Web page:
Efficacy of Chromium Supplementation in Athletes; Emphasis on Anabolism
Robert G. Lefavi, Richard A. Anderson, Robert E. Keith, G. Dennis Wilson, James L. McMillan, and Michael H. Stone
As the biologically active component of glucose tolerance factor (GTF), the essential trace mineral chromium is now being marketed to athletes. GTF potentiates insulin activity and is responsible for normal insulin function. Thus, insulin's effects on carbohydrate, fat, and protein metabolism are dependent upon the maintenance of adequate chromium stores. Due to excessive chromium loss and marginal chromium intake, athletes may have an increased requirement for chromium. Therefore, in some circumstances the dietary supplementation of a chromium compound may be efficacious. The restoration and maintenance of chromium stores via supplementation would promote optimal insulin efficiency, necessary for high-level athletic performance. However, potential anabolic effects of enhanced insulin function would likely be marginal, and reports of short-term anabolic increases from the supplementation of an organic chromium compound need to be confirmed.
Effects of Resistive Training and Chromium Picolinate on Body Composition and Skeletal Muscle Size in Older Women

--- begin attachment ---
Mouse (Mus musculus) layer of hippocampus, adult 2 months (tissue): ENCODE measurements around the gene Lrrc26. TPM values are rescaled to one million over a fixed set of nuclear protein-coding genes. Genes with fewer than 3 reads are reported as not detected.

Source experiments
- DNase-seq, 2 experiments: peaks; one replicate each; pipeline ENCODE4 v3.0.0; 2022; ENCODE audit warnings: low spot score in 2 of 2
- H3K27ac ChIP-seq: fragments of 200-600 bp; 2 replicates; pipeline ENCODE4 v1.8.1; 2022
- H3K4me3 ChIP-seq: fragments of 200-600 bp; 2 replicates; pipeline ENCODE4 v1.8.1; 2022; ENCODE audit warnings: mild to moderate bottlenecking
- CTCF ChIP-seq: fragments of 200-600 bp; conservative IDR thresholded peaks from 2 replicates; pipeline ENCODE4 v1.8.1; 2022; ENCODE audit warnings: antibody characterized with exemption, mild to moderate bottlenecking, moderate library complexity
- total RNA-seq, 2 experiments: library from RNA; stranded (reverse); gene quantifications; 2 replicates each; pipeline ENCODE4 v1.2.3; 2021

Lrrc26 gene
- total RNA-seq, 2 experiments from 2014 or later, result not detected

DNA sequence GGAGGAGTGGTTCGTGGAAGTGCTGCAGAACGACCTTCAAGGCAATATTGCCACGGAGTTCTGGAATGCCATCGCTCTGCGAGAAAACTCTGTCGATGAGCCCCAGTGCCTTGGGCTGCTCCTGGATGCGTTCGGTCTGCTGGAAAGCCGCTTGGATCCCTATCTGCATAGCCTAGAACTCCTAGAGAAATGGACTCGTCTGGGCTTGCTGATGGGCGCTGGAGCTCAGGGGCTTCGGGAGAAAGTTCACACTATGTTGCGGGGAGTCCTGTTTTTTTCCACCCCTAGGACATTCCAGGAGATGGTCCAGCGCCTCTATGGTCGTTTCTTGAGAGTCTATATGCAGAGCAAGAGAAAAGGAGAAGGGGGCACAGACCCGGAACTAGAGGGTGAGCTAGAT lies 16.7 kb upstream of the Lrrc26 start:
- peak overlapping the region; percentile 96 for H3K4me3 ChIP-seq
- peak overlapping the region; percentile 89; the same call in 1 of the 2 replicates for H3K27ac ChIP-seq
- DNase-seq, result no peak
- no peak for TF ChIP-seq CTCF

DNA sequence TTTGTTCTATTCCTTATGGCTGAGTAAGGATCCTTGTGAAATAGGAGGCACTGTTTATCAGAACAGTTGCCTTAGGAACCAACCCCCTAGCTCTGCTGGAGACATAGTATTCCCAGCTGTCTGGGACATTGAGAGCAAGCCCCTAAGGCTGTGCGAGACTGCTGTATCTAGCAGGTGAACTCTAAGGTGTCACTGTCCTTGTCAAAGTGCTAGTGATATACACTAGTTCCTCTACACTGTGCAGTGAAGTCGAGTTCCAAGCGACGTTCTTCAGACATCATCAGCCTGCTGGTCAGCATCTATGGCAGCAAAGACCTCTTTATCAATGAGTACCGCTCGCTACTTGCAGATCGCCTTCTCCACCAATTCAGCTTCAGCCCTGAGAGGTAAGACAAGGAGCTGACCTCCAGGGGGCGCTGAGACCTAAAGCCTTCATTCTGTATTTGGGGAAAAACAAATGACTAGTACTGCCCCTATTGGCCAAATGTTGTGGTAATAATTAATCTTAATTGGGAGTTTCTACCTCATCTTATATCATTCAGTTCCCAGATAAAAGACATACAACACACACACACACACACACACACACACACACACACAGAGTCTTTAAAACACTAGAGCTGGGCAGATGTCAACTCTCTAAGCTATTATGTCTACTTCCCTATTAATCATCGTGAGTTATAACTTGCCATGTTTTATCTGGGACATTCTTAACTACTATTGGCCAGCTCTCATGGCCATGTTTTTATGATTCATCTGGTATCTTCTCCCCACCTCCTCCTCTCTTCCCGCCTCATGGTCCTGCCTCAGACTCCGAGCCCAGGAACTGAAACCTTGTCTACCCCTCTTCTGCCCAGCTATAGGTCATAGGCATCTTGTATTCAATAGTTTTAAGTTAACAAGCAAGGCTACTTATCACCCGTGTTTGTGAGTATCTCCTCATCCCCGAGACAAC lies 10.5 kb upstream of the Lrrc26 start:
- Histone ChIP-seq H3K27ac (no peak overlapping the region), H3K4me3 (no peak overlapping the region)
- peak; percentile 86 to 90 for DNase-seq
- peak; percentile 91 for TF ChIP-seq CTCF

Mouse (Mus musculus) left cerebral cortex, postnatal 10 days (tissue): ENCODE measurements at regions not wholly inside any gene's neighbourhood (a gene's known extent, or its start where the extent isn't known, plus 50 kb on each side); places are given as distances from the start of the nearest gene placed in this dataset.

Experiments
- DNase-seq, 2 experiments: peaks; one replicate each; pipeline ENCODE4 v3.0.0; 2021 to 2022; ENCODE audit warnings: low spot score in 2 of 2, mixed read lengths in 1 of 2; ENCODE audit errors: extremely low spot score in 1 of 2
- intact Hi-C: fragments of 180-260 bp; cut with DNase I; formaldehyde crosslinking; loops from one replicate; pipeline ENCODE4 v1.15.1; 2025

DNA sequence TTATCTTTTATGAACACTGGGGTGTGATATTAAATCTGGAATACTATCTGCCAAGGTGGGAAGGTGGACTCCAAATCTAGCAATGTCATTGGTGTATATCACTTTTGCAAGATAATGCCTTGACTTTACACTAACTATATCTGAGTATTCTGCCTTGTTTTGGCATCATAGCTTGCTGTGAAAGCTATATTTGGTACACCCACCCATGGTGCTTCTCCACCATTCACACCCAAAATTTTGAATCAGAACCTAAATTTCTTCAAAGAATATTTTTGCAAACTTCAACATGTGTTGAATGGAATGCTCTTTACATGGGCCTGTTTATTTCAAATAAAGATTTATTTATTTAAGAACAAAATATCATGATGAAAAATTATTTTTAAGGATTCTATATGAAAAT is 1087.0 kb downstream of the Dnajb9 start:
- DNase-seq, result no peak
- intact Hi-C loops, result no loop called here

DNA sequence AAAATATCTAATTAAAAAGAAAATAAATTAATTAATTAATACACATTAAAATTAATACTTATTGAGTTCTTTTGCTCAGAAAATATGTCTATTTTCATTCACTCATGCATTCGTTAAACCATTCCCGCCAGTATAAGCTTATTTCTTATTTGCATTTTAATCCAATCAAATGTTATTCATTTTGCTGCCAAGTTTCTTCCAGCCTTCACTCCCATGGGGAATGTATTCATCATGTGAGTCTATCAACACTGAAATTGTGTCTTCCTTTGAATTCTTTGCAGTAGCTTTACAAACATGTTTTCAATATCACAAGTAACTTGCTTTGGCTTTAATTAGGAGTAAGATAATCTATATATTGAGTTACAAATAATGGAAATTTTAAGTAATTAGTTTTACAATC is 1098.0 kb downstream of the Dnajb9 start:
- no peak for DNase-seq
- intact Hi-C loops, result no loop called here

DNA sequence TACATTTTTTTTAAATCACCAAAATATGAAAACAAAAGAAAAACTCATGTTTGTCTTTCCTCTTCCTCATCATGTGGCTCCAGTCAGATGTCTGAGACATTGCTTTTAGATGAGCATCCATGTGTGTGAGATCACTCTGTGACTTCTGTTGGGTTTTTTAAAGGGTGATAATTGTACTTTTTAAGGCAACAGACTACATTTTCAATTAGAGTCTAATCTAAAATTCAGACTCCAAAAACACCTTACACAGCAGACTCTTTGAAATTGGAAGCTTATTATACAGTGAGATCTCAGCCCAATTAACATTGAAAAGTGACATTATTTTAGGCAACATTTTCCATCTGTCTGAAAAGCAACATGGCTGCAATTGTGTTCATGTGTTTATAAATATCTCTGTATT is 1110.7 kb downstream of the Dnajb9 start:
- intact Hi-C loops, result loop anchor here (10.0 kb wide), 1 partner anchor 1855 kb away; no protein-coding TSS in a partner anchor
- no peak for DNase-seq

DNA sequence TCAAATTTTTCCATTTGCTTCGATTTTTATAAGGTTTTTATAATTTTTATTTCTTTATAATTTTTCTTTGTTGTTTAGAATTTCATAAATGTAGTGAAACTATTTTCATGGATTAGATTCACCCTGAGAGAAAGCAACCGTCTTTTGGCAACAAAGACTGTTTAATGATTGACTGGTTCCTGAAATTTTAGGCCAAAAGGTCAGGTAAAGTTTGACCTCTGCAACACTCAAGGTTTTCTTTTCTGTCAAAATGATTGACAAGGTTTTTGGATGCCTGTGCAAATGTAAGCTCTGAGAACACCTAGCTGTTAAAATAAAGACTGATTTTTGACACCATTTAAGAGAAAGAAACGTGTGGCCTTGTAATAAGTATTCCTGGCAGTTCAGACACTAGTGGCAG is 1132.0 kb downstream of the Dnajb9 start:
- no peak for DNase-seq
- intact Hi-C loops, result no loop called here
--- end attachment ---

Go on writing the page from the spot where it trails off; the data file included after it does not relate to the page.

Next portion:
Wayne W. Campbell, Lyndon J.O. Joseph, Richard A. Anderson, Stephanie L. Davey, Jeremy Hinton, and William J. Evans
This study assessed the effect of resistive training (RT), with or without high-dose chromium picolinate (Cr-pic) supplementation, on body composition and skeletal muscle size of older women. Seventeen sedentary women, age range 54-71 years. BMI 28.8±2.4 kg/m2. were randomly assigned (double-blind) to groups (Cr-pic. n = 9; Placebo, n = 8) that consumed either 924 μg Cr/d as Cr-pic or a low-Cr placebo (<0.2 μg Cr/d) during a 12-week RT program (2 day/ week, 3 sets · exercise−1 · d1,80% of 1 repetition maximum). Urinary chromium excretion was 60-fold higher in the Cr-pic group, compared to the Placebo group (p < .001), during the intervention. Resistive training increased maximal strength of the muscle groups trained by 8 to 34% (p < .001), and these responses were not influenced by Cr-pic supplementation. Percent body fat and fat-free mass were unchanged with RT in these weight-stable women, independent of Cr-pic supplementation. Type I and type II muscle fiber areas of the m. vastus lateralis were not changed over time and were not influenced by Cr-pic supplementation. These data demonstrate that high-dose Cr-pic supplementation did not increase maximal strength above that of resistive training alone in older women. Further, these data show that, under these experimental conditions, whole body composition and skeletal muscle size were not significantly changed due to resistive training and were not influenced by supplemental chromium picolinate.